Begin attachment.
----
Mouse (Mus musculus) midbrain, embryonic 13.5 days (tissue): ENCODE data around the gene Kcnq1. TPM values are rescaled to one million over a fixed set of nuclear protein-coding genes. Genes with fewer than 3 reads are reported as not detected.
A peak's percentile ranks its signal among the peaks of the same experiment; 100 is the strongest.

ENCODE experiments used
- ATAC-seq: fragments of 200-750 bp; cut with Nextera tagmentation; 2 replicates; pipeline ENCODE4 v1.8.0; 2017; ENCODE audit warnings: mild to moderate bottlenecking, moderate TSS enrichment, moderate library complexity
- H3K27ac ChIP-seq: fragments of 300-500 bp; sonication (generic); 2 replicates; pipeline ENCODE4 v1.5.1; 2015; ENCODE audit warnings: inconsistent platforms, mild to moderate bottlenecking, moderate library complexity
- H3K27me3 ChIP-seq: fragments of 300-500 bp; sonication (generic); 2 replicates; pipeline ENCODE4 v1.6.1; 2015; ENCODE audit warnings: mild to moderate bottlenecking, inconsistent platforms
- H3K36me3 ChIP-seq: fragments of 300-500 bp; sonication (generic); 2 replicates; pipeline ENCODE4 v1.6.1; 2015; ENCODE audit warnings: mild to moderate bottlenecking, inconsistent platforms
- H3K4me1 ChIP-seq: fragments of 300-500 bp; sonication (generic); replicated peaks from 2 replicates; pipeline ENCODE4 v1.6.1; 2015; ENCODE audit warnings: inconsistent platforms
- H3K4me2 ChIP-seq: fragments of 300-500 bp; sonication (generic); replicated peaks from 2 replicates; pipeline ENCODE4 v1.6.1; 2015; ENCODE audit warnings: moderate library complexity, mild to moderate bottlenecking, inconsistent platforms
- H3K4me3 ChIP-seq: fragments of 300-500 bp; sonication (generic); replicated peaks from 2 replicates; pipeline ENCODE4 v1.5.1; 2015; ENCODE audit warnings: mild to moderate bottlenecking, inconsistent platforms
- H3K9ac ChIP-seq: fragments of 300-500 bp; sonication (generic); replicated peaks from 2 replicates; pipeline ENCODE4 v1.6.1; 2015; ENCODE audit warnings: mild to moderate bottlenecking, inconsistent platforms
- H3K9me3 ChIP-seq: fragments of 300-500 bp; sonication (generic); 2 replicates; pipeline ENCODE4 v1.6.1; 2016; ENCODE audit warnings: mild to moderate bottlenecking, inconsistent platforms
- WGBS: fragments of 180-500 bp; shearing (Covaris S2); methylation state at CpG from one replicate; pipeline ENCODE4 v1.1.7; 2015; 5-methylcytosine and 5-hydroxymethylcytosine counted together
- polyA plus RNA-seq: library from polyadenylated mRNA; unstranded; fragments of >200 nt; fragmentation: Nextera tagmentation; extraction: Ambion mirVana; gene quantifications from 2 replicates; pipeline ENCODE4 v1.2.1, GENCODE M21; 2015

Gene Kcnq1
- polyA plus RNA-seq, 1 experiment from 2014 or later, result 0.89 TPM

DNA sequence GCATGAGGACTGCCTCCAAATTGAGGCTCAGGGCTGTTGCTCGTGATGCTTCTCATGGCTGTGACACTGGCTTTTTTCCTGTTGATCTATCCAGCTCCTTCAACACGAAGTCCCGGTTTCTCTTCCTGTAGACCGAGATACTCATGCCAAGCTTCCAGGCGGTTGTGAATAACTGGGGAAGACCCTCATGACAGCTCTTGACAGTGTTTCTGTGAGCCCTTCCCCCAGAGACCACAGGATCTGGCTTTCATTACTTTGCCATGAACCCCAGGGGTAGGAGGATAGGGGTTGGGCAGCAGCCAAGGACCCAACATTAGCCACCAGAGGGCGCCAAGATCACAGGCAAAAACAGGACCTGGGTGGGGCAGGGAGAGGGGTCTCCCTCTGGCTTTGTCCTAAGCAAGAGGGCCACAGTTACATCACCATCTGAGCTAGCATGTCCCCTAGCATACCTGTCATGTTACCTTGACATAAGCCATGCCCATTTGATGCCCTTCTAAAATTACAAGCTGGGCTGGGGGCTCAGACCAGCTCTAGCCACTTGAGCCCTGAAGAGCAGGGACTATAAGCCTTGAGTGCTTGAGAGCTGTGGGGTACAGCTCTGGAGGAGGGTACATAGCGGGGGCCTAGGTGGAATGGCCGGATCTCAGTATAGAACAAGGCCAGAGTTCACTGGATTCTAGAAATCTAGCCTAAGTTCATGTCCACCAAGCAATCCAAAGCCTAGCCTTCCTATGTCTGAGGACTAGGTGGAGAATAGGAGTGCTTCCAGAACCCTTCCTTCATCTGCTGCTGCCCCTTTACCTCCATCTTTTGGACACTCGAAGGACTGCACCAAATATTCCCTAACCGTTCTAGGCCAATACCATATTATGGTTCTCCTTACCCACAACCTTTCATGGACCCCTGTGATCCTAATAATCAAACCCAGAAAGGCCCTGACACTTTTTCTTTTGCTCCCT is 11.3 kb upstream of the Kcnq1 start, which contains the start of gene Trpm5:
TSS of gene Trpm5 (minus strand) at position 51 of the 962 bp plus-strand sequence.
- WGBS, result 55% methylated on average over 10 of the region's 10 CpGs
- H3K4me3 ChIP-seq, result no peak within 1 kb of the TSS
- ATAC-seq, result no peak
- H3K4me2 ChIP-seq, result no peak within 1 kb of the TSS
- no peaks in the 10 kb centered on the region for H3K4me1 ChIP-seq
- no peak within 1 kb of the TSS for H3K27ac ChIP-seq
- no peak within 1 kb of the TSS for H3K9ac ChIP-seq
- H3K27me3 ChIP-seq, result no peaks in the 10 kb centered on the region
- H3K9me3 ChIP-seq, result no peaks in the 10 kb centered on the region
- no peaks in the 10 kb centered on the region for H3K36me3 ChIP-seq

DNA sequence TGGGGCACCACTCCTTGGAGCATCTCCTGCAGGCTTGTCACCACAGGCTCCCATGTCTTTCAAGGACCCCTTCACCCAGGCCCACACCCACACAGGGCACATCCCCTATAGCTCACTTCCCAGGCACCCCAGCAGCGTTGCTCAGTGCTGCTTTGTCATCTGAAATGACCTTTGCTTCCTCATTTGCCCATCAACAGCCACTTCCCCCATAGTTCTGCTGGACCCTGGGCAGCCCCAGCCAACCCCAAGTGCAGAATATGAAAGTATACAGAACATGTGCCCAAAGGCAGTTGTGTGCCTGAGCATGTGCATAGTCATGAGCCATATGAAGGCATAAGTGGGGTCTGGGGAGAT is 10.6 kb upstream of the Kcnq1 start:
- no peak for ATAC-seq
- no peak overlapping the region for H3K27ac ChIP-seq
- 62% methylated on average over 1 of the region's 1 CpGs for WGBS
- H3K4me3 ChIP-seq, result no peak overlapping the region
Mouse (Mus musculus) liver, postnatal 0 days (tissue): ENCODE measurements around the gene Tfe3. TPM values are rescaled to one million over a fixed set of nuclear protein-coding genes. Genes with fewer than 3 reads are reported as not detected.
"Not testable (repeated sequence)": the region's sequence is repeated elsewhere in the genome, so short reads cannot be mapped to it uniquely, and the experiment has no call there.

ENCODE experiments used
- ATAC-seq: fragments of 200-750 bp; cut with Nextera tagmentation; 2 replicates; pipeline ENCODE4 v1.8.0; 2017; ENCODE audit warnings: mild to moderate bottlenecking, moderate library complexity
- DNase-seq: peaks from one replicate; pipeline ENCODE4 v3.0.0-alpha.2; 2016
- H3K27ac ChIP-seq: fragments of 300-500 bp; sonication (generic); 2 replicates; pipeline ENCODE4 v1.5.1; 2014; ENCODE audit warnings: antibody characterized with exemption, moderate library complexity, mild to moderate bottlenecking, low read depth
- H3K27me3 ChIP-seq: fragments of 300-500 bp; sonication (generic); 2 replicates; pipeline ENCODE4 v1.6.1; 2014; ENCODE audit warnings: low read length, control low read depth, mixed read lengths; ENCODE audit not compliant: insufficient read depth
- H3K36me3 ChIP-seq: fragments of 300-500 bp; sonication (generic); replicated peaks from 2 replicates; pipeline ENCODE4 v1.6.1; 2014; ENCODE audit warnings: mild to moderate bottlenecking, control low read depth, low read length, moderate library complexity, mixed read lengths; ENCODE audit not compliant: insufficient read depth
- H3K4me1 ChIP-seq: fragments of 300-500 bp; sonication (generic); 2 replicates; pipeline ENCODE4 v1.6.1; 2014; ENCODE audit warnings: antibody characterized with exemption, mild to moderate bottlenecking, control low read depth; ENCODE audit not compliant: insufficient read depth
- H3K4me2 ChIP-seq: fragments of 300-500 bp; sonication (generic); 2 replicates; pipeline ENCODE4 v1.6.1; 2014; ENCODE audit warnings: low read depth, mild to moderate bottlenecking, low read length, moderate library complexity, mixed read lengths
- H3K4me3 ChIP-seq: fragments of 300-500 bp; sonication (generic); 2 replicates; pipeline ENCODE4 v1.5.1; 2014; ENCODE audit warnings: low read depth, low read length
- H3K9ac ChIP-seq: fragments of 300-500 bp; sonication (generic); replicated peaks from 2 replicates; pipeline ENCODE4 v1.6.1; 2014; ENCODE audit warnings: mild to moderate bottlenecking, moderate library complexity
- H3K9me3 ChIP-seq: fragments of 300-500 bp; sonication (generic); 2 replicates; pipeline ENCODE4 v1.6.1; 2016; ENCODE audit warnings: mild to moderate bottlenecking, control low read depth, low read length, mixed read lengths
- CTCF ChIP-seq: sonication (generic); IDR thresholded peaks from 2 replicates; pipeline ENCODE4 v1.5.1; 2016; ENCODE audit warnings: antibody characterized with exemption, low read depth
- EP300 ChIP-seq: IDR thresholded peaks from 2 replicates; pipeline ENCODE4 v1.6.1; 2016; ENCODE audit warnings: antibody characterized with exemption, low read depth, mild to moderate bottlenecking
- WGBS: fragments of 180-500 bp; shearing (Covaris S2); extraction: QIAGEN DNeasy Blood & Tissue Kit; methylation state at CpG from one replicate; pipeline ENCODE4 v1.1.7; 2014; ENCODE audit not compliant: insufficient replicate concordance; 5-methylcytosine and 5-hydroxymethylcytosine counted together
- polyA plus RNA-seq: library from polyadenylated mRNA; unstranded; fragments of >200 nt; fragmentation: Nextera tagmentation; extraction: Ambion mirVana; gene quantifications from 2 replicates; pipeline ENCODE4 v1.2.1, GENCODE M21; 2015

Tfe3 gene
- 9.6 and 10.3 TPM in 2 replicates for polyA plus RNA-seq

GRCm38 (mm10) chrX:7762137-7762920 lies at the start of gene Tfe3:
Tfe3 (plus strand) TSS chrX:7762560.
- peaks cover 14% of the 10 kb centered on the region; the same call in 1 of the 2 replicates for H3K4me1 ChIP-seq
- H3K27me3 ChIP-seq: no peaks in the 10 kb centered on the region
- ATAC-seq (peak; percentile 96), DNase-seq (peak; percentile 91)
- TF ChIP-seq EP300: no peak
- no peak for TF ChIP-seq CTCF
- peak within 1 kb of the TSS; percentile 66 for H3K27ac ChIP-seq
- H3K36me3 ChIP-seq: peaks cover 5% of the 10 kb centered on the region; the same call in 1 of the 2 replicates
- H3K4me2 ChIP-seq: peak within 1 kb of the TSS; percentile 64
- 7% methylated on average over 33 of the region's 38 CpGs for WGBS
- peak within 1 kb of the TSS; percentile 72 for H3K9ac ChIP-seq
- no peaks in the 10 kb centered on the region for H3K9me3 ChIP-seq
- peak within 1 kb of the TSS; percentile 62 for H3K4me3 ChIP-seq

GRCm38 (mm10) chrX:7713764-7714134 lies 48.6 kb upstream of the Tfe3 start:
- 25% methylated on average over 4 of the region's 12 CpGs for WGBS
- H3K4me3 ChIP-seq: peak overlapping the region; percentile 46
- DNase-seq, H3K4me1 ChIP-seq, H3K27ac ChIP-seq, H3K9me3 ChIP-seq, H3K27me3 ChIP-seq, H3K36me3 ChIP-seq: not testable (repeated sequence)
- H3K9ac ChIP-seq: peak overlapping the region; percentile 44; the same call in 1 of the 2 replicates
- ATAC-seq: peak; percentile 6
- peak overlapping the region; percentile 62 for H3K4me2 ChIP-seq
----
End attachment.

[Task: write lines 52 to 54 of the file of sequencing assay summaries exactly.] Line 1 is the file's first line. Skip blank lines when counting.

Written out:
- 9.6 and 10.3 TPM in 2 replicates for polyA plus RNA-seq

GRCm38 (mm10) chrX:7762137-7762920 lies at the start of gene Tfe3:
Tfe3 (plus strand) TSS chrX:7762560.